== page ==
maandag 24 september 2018

What I have Seen an Impression Unseen Amsterdam 2018 Photography

Red Nails, from the series Experimental Relationship, 2014 © Pixy Liao, Fotogalleri Vasli Souza

Unseen is the leading platform for contemporary photography. Exclusively focusing on what’s new in the photography world, the platform provides a channel for up-and-coming talent to showcase their work. Unseen brings together the international photography community to discuss and debate the directions in which the photographic medium is evolving. Unseens main event returning for its sixth edition at the Westergasfabriek from the 21st to the 23rd of September 2018.

See also 

The Suitcase Collection Photobooks from Africa Asia-Pacific and Ireland Unseen Amsterdam 2018 Photography




Fotoromanzo Italiano is made up of three Italian artists based in Milan. Adding a contemporary touch to anecdotes and photographic techniques, they aim to reinvent photo-novel practices by exploring the combination of text and image, distorting our understanding of reality and fiction in the process.







(Musicfor)Eggplant confronts the traditional notions of authorship by presenting a remastered archive of the collective’s history and collaborations. With improvisation, absurd sounds and musical density being at the core of their collaborations, their work combines video, installations with fabrics, interac- tion, live stream images and audio.





CO-OP Encounters #5: Migrant Image Research Group
by
Unseen
August 13 2018

Kwadjo Anabisa and Andreas Listowell recount the story of their refugee journey, 2015 © Andreas Langfeld

Unseen CO-OP is back for its second edition. Introduced to increase the representation of artist-run initiatives and collectives worldwide, CO-OP encourages artists to present challenging works of art, dynamic presentations and new commercial formats. In the coming months, we’ll be speaking to each of the participating collectives to find out more about the collaborative processes that drive their practice forward.

This week we caught up with Elisa Calore, a graphic designer and researcher in the diverse group of twelve illustrators, photographers, artists, photography historians, graphic designers and publishers that make up The Migrant Image Research Group. Questioning the circulating media images of migrants by finding new photographs and possibilities of representation, the collective’s goal is to explore existing images and portrayals of migration, collecting testimonies that go beyond stereotypes.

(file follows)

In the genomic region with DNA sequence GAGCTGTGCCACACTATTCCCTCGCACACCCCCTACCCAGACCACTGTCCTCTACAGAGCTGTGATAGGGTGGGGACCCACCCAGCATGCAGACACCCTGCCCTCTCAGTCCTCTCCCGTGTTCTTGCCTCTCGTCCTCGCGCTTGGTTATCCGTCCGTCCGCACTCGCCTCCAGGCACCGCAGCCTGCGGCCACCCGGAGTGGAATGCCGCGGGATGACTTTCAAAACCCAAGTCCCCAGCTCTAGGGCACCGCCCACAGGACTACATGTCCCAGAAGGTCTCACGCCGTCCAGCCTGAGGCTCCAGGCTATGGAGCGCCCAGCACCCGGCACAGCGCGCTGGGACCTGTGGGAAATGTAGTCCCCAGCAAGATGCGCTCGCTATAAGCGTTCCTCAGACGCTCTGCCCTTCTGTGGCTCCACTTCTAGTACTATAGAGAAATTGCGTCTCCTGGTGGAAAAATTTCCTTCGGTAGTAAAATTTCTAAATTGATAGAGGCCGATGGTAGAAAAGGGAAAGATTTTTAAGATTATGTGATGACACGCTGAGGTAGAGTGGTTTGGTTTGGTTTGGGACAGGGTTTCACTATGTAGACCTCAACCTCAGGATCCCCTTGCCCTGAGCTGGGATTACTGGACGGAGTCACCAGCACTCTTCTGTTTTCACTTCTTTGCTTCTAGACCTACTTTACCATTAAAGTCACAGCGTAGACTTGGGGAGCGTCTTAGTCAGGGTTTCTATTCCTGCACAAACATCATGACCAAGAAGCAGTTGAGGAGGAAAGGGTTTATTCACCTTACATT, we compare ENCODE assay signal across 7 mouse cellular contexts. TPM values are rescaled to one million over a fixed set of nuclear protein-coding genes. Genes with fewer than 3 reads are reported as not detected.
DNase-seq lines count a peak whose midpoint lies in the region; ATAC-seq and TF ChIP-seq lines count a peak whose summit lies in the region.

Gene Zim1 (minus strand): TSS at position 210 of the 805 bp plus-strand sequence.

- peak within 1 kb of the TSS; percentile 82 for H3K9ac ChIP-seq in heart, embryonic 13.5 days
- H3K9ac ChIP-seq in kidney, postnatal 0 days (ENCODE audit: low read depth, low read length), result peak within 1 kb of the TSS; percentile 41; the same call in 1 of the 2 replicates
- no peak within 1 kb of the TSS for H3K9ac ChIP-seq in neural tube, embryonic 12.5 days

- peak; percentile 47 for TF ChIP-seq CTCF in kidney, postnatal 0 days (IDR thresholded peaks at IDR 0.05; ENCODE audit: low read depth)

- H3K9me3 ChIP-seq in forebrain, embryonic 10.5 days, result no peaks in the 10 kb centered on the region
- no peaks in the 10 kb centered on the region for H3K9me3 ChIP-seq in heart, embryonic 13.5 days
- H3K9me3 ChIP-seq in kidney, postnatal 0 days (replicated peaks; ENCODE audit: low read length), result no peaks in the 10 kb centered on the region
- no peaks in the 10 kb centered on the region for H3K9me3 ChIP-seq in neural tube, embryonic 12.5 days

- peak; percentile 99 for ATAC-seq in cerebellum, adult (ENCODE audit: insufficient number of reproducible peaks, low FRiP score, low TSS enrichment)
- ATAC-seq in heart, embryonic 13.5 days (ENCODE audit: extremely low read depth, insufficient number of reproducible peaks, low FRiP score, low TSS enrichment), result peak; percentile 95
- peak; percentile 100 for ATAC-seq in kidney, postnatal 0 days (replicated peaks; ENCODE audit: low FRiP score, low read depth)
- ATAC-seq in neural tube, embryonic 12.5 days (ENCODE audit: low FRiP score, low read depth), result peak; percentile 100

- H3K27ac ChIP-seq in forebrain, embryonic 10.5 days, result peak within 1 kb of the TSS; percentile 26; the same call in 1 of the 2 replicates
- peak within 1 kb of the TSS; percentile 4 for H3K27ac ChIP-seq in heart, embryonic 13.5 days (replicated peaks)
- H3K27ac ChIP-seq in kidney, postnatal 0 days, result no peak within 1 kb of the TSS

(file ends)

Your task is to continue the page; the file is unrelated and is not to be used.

What inspired you to start working as a collective?
The project started in 2010, when Armin Linke involved a team of artists and photographers from the University of Art and Design of Karlsruhe to work on the representation of migration in Lampedusa. Due to the complexity of the subject, Linke preferred to work in a group instead of working on his own. Some years later we approached the publishing house Spector Book; they studied the gathered materials and suggested adopting the form of a photographic novel, in which drawings could comment on the photographs, thus creating an external perspective on the images. We later found that these drawings could even show the sensitive content of particular images we couldn't publish.

Since then, the group has four illustrators and other new and important collaborators that are able to analyse the archival material. A necessary element in our group is the collaboration between the Italian contributions and the Egyptian ones. They understand the languages and political situations of the two countries involved in the phenomenon better than anybody outside of those countries could. During our research, we interviewed many image-makers who deal with the phenomenon of migration on a daily basis: refugees, social workers, military representatives, photographers and photo editors, aid organizations and inhabitants of the Italian island.

We visited the island of Lampedusa, Frontex headquarter in Warsaw and went to the other side of the Mediterranean Sea to understand what was going on in Egypt. The plurality of the collective mirrors the hybrid and polyphonic narrative of our research.

How has working as a collective changed the way you interact with the art market?
This is a bit of a difficult question to answer, as we haven’t really dealt with the art market as of yet. Due to the private nature of the gathered material, the photos can’t be sold - but we have published a book and participated to the Photo Biennal in Mannheim.

What sets you apart from other collectives?
We are a big group of professionals at different levels of career. Each of us has different goals, hopes and dreams. We are from different countries and work in different artistic and professional fields. We didn’t know each other, the collaboration has not been an easy one - making the unexpected result all the more interesting.

What do you have in store for us at Unseen Amsterdam 2018?
Come and pay us a visit, and find out! We will love to give you something we’ve been preparing especially for Unseen Amsterdam, but until then: it’s a surprise.

Thank you, Elisa!

You can read more interviews with the collectives participating in CO-OP 2018 on our stories page.




Daido Moriyama
The Netherlands, Amsterdam
Galerie Alex Daniëls - Reflex Amsterdam